Beautiful Kate Review

Beautiful Kate is one of those rare films that offer rather controversial and taboo subject matter while at the same time, remaining tasteful and classy. An Australian production based on Newton Thornburg’s novel of the same name, Beautiful Kate is an honest portrayal of dysfunctional family life.

The film opens with Ned Kendall (Ben Mendelsohn), a man in his early 40s who is driving to see his ailing father played with much grumpiness by Bryan Brown. Along for the ride is Ned’s sexy and much younger fiancée, Toni (Maeve Dermody). They stay with Ned’s younger sister, Sally (Rachel Griffiths), at the Kendall family home located in a remote part of rural Australia. While they are there, Ben has flashbacks of when he was a teenager and the scandalous relationship he had with his twin sister, Kate, played by the lovely Sophie Lowe.

The majority of the film contains awkward silences among the characters, as well as scenes of Ben remembering his past. These memories cause him to feel guilty and depressed and to make matters worse; his cranky father is laying on his deathbed. The setting of the movie is symbolic. They are basically in the middle of nowhere, a dreary and desolate location which is exactly how Ben feels inside, alone, and bleak.

Beautiful Kate is a remarkable film that shows just how painful keeping secrets can be. The direction is top notch. Rachel Ward shoots each scene as if taking photographs for a family album. Shot in the Flinders Ranges, Rachel Ward takes full advantage of the South Australian setting which is beautiful, containing wide open plains, rolling mountains, and blue, cloud filled skies.

Since the film is a drama and is very subtle, there is a lot of dialogue between the characters. Each actor performs wonderfully from Bryan Brown’s crusty, dying patriarch to Sophie Lowe’s beautiful Kate. Ben Mendelsohn’s portrayal of Ned is excellent as well. He is a man with a dark past who has suppressed his painful memories and through the course of film, his wounds reopen and he is faced with remorse, and suffering. The flashback sequences are also great and feature a younger Ben (Scott O’Donnell) who engages in sinful behavior that eventually leads to his present-day anguish.

Based on Newton Thornburg’s 1982 novel of the same name, Beautiful Kate is a tense and provocative tale of family secrets and resentment. Rachel Ward has adapted Thornburg’s book beautifully adding vivid color and an intense mood to the proceedings. Watching this film will definitely make one uncomfortable and that is exactly the atmosphere Ward meant to create. She has made a picture that tells a story as realistically as possible, not an easy feat.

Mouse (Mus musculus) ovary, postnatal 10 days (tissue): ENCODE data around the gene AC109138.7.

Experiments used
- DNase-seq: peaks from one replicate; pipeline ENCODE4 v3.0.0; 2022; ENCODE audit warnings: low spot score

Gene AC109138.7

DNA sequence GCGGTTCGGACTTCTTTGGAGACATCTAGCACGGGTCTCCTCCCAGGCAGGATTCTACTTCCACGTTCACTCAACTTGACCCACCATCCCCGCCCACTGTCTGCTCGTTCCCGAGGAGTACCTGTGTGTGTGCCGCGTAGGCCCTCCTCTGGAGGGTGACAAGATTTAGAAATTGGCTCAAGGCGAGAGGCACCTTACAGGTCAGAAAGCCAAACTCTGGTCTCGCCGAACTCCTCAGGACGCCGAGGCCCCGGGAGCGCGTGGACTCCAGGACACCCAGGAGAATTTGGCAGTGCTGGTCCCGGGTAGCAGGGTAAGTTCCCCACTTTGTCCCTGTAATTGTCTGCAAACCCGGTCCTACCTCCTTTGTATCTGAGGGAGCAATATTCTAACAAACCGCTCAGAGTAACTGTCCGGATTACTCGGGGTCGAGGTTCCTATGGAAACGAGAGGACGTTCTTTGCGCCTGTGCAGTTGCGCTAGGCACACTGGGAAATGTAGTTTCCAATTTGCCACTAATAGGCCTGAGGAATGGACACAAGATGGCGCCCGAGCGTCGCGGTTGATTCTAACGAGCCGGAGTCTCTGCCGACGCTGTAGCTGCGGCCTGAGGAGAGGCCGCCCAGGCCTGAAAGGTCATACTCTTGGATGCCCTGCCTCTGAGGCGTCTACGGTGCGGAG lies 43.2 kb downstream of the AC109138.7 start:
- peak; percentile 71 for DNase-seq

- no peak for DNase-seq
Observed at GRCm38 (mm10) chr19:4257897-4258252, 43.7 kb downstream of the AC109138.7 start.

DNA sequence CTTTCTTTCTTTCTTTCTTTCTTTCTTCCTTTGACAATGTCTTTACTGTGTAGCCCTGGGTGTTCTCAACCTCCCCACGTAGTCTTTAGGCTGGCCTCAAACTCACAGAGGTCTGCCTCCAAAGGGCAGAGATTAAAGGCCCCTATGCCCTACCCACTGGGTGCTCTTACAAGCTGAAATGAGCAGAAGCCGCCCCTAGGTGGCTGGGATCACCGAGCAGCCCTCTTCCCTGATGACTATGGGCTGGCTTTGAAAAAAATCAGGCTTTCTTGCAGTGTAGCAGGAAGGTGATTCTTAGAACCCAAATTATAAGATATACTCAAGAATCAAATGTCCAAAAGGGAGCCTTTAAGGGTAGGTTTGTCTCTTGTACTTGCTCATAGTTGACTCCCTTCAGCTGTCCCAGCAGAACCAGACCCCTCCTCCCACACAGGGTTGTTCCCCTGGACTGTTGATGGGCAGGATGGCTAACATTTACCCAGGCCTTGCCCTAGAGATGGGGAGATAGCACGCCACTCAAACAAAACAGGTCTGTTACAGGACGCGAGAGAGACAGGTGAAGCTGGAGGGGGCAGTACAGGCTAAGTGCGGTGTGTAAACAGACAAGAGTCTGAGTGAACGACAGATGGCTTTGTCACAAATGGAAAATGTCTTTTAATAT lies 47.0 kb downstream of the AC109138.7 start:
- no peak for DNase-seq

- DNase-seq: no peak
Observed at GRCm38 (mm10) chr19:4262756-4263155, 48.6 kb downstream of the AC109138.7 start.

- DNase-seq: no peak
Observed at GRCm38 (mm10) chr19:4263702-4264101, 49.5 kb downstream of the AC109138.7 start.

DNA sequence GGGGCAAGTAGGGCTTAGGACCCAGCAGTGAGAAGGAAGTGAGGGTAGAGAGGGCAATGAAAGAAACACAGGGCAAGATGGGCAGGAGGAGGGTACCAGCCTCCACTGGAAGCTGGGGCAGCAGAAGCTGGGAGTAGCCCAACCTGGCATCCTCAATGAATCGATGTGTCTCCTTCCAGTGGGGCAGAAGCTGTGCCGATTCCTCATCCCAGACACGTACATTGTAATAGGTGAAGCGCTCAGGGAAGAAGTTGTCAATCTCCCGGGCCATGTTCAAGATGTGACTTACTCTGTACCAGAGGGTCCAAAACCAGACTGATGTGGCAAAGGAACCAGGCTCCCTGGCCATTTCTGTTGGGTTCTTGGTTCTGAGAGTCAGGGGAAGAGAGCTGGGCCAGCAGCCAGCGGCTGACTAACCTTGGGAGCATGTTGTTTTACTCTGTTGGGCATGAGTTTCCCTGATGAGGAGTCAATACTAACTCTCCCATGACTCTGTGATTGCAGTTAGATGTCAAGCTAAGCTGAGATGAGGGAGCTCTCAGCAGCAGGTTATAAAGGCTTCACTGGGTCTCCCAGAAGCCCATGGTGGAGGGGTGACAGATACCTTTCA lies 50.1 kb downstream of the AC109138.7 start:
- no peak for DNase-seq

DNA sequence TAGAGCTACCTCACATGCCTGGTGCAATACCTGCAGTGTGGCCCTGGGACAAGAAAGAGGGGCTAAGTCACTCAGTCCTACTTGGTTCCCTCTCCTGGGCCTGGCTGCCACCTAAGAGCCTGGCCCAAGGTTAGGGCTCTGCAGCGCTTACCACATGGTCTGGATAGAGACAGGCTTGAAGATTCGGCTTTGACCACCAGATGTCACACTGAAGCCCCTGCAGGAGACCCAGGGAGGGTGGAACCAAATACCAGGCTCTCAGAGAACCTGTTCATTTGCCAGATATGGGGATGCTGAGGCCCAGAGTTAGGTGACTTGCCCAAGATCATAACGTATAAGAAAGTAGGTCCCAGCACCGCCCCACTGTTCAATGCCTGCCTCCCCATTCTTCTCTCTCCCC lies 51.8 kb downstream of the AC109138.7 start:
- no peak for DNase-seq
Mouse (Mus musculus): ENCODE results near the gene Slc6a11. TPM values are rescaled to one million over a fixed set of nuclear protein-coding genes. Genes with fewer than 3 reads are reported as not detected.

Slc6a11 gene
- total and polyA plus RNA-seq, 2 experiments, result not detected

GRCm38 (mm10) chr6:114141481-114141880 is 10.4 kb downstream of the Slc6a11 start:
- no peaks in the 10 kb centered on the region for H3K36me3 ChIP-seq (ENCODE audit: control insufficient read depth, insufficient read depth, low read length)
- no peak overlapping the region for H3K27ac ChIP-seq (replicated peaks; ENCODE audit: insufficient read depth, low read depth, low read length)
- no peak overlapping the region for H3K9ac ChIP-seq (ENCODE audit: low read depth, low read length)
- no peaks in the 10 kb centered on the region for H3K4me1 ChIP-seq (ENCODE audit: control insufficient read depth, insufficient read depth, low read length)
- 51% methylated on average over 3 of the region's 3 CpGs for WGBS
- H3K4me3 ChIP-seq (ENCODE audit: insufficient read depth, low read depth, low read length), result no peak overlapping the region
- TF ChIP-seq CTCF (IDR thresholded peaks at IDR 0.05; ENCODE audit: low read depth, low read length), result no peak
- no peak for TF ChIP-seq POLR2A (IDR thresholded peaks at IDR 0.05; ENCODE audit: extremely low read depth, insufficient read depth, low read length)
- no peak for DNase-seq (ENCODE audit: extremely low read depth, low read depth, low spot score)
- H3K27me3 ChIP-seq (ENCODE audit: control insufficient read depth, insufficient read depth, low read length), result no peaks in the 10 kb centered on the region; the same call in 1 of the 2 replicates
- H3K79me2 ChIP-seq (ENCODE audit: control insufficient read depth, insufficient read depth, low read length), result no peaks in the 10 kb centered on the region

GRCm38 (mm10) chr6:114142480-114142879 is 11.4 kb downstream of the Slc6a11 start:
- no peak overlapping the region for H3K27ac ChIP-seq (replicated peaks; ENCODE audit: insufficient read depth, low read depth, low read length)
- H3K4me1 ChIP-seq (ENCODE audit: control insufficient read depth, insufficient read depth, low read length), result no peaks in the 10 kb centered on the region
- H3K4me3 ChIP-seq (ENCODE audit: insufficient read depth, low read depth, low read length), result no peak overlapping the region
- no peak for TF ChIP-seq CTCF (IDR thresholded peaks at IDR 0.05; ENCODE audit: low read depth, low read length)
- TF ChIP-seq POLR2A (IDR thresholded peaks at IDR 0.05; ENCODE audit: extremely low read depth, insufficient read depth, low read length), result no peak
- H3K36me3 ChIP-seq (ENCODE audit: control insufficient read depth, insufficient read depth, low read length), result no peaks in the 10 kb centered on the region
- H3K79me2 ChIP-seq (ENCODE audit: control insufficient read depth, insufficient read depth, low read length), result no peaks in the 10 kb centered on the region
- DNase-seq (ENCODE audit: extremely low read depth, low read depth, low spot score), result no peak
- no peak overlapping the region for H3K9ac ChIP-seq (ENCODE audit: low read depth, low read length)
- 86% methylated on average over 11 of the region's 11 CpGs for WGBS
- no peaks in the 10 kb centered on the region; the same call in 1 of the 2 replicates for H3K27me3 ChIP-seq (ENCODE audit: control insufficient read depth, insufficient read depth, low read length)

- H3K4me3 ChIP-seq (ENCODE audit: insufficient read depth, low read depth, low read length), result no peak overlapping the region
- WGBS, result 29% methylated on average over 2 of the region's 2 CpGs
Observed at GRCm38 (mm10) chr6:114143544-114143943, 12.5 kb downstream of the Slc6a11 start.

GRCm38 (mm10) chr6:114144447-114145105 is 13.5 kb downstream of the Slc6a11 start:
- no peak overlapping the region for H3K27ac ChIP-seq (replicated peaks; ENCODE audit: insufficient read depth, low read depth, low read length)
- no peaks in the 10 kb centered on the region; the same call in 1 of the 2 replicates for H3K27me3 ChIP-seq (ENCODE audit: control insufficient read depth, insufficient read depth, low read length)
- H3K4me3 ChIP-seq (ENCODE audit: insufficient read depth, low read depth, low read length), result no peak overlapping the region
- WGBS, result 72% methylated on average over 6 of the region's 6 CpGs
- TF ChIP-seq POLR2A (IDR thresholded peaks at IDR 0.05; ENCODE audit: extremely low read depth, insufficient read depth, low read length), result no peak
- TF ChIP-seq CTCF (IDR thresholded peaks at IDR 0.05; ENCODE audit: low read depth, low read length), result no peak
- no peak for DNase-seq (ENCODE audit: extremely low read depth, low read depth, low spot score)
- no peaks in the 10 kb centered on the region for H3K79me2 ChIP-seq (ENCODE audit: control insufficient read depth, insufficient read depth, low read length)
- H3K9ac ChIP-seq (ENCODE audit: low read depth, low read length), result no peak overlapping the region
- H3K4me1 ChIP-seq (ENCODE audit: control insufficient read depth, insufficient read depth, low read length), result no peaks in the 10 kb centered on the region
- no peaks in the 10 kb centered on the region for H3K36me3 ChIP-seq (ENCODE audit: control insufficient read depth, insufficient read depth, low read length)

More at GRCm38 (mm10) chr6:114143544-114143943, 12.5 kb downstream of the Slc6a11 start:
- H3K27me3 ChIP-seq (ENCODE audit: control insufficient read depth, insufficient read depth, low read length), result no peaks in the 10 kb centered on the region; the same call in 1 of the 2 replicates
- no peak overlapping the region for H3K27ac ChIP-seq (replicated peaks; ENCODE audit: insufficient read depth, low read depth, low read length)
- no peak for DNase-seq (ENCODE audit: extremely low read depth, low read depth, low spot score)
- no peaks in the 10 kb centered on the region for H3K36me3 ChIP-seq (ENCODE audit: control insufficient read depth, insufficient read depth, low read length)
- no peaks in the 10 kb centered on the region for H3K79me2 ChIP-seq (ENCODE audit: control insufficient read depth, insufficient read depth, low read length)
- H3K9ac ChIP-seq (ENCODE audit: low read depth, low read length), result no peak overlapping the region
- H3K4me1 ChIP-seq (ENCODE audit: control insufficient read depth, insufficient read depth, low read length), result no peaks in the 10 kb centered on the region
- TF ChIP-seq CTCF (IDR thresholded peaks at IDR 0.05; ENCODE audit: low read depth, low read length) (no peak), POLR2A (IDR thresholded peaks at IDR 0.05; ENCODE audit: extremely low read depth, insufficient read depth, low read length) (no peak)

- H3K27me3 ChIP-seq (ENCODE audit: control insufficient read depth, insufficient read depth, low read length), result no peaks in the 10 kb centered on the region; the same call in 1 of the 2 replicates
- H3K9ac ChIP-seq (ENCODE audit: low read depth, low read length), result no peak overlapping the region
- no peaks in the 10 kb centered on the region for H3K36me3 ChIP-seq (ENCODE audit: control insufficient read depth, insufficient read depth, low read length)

The film has won two awards, an Australian Film Institute (AFI) award for Rachel Griffith’s acting, and an IF award for Andrew Commis’ amazing cinematography. Beautiful Kate has also been nominated for a number of other awards. Rachel Ward’s direction has been nominated for an Australian Directors Guild award, an AFI award, and an IF award. Andrew Commis’ cinematography was nominated for an AFI award. Leah Churchill-Brown and Bryan Brown’s production were nominated for AFI awards. Ben Mendelsohn, Sophie Lowe, Bryan Brown, and Maeve Dermody’s acting were all nominated for AFI awards, and Veronika Jenet’s editing was nominated for an IF award.

Beautiful Kate isn’t your feel-good movie of the year however it is one of the better movies to come out of 2009. The direction, writing, and acting are all terrific and work together exquisitely. It’s a film with significance, and meaning, one that is excellently crafted and will make you think and feel, something, movies today don’t often do.

DVD Bonus Features

There are various trailers for Beautiful Kate, and other independent films. There is an introduction, and interviews of the cast and crew which provide insight into the making of the film. Lastly, there are few deleted scenes that ended up on the cutting room floor.

"Beautiful Kate" is on sale December 21, 2010 and is not rated. Drama, Indie. Directed by Rachel Ward. Written by Rachel Ward, Newton Thornburg. Starring Ben Mendelsohn, Bryan Brown, Josh McFarlane, Maeve Dermody, Rachel Griffiths, Sophie Lowe.

Randall Unger • Staff Writer

A product of the 1980s, his first cinematic experience was seeing Ghostbusters II with his parents at the tender age of 4. His favorite movies include the Back to the Future TrilogyJurassic Park, Batman and Glengarry Glen Ross. Tom Hanks is his idol and his second home is Comic Con.


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